Everybody Got to Go — Let It Bleed
Motorola has launched its first Long-Term Evolution (LTE) trial network at its test facility in Swindon, UK. Motorola said today it has performed live over-the-air LTE calls with their equipment.
Moto was one of the five vendors named by Verizon Wireless and Vodafone for their joint LTE trials. They are using prototype LTE devices on a 2.6-GHz network to perform the field trials.
Motorola said it plans to have commercial LTE systems ready by year end: one for the 700 MHz band targeting US operators such as Verizon and AT&T, and the other at 2.6 GHz for global operators.
Verizon Wireless spent $6.5 billion upgrading its network in 2008, adding or upgrading cell sites and increasing capacity. There are about 9 million total 3G card customers today in U.S., growing to 20 to 25 million in the next few years.
Everything must go with LTE. LTE isn’t that much different than WiMAX. Both require forklift upgrades, totally new infrastructure, high capacity backhaul and new consumer devices.
An Analysys Research study (pdf) found an LTE network running at full capacity on a 5 x 5 MHz channel could deliver 1 megabyte to a user for 0.10 euros (about 13 U.S. cents). A standard UMTS network would cost 60 European cents to deliver, while the newest HSPA networks would cost 0.30 Euros to ship 1 Mbyte. But iPhone and laptops already consume hundreds of megabytes or even gigabytes per month. By this math delivering 1 Gbyte of data would cost an operator $130 a month, says Telephony Magazine.
Paul Kapustka of SideCuts Report has a photo tour of some of Clearwire’s Portland, Oregon tower sites (below). Motorola’s WiMAX macrocells can even be mounted on telephone poles. The air conditioning unit alone on a 3G cell site is bigger than the entire WiMAX base station.
What makes “4G” networks different than “3G” networks? Simplicity. WiMAX networks are just big, flat, wireless router networks, explains Scott Richardson, Clearwire’s Chief Strategy Officer (below).
Voice centric cellular systems, with endless synchronizing and networking layers, cost more and deliver less speed. LTE doesn’t mean much without spectrum. And it costs more.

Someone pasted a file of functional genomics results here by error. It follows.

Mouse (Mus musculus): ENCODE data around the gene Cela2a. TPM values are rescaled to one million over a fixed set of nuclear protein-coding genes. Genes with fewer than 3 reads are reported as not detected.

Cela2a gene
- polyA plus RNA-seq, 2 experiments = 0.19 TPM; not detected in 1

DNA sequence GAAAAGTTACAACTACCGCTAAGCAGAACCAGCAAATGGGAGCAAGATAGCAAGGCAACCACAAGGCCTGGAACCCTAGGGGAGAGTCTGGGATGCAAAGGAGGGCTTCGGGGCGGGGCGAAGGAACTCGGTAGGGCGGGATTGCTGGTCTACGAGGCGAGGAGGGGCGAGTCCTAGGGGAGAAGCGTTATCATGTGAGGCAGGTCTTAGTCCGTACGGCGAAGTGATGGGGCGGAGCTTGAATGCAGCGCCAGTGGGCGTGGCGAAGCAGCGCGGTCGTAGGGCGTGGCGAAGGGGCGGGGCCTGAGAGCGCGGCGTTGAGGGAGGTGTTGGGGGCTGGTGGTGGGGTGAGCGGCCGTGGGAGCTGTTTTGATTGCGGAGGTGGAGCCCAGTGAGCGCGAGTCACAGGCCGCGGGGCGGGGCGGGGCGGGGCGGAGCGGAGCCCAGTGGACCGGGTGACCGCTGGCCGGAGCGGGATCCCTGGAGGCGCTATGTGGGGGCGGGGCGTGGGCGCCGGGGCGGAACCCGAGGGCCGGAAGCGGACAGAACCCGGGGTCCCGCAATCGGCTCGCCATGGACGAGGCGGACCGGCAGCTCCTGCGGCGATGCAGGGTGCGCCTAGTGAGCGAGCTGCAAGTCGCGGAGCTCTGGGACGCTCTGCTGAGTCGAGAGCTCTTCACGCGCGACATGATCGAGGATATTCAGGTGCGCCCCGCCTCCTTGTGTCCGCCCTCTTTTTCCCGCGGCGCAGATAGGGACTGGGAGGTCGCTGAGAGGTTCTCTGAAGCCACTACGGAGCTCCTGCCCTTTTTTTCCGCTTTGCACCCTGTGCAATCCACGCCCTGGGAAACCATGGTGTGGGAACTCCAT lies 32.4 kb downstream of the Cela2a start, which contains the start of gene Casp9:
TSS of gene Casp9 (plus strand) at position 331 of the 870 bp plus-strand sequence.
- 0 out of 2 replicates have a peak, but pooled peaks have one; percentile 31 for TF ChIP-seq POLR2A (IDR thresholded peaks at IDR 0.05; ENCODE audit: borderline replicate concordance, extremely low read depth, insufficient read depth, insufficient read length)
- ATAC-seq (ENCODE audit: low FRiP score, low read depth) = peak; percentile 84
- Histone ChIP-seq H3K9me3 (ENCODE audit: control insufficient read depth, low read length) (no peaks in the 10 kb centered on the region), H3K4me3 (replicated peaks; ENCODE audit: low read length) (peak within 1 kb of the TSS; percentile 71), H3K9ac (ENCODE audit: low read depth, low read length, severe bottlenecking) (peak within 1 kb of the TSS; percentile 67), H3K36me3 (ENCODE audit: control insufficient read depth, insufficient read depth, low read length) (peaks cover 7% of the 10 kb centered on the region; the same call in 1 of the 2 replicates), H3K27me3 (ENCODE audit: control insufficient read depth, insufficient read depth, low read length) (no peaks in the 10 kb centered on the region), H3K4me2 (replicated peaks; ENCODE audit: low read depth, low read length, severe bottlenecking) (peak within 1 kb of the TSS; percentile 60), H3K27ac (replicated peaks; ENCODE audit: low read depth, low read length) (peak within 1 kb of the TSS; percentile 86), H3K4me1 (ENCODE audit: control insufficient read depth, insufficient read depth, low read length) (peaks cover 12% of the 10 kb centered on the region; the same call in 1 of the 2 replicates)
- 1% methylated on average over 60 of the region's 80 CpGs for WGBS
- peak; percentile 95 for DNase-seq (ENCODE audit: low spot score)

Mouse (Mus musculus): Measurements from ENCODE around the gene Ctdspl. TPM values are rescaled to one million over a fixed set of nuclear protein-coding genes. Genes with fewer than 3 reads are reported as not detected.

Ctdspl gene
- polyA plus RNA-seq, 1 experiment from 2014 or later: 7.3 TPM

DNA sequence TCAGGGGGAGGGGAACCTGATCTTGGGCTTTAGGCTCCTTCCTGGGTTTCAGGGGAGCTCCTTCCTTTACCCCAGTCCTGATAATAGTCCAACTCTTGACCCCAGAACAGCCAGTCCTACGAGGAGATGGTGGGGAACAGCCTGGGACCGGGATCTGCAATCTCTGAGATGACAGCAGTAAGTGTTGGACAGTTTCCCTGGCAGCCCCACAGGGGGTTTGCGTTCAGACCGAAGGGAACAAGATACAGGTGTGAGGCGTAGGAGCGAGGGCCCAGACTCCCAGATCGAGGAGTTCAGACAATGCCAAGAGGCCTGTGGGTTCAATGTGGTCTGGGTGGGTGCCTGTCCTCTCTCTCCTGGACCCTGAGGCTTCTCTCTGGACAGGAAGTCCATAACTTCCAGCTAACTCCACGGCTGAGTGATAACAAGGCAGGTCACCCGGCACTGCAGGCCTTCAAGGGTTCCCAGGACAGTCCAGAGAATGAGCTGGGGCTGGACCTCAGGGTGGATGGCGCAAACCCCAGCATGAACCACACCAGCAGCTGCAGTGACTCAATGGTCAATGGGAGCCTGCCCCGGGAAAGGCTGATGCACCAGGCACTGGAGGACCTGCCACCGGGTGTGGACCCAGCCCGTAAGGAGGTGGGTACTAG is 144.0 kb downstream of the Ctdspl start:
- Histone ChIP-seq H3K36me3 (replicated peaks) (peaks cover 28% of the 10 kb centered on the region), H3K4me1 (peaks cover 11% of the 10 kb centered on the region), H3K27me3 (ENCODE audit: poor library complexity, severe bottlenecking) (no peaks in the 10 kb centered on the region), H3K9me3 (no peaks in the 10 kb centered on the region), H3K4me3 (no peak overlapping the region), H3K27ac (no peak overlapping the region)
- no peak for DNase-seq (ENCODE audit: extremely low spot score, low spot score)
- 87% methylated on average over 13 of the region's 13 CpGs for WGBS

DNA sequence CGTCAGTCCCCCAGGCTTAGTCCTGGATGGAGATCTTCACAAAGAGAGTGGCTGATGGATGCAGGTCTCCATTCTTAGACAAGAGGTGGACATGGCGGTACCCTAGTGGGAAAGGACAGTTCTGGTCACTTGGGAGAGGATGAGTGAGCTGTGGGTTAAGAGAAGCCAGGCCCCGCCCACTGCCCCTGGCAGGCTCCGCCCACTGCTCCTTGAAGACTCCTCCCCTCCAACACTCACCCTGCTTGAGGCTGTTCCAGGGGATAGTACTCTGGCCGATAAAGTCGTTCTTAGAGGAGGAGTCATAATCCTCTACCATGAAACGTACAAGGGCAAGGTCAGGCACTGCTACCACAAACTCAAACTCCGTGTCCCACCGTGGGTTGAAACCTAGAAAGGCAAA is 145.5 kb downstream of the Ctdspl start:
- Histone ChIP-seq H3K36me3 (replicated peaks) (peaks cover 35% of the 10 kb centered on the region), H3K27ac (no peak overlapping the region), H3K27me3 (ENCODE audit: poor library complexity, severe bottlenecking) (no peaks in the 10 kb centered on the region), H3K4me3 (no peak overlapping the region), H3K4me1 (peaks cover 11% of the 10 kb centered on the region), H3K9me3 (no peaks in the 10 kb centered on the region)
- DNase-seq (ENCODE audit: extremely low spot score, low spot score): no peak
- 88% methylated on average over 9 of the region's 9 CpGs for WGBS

LTE upgrades may take longer, require a more money, and deliver less speed than WiMAX naysayers want to admit. Squeezing performance out of dual 5MHz channels in the 700 MHz band (and avoiding self-interference) could be tricky, say WiMAX supporters. Clearwire’s Mobile WiMAX is here now.
By the time LTE is ready for commercial service (in three years), it will already be out of date. The true “4G” standard — IMT-Advanced is expected to be ratified by then. And 802.16m should be ready with an ITU approved 100Mbps (mobile), 1Gbps (fixed) standard.
The trillion dollar telecommunications industry needs a reality check. The next billion internet users will be value shoppers.
Related Dailywireless articles include; Clearwire’s Launch Party, Clearwire Portland Launch: Jan 6th, Clearwire in Portland, Clearwire: Let’s be “Clear”, Green Light for New Clearwire, iPCS Withdraws Injuction Against Sprint WiMAX, Clearwire: Show Us the Money, Xohm Marks the Spot, Chicago Xohmed Next?, WiMAX Doomed? Not., Mobile WiMAX: Fast, Cheap and Out of Control?, Mobile WiMAX Cooking- But Still in the Kitchen, WiMAX Roundup, Australia Unwired, Australian Blowup, BT’s European WiMAX Plan, Backhaul Delays Xohm Rollout, Hesse on WiMAX, Sprint’s WiMAX Rollout?, Sprint-Clearwire Deal Dead, Sprint Considering WiMAX Spinoff?, Sprint Forces Forsee Out, WiMAX Demoed on Chicago River, The Launch, ICO Wants Its Mobile TV – via DVB-SH, Google Apps for Clearwire, Sprint WiMAX: It’s Called “Xohm”, Xohm “Partners”?, Death to WiMAX?, Verizon: It’s LTE, and Sprint: It’s WiMAX!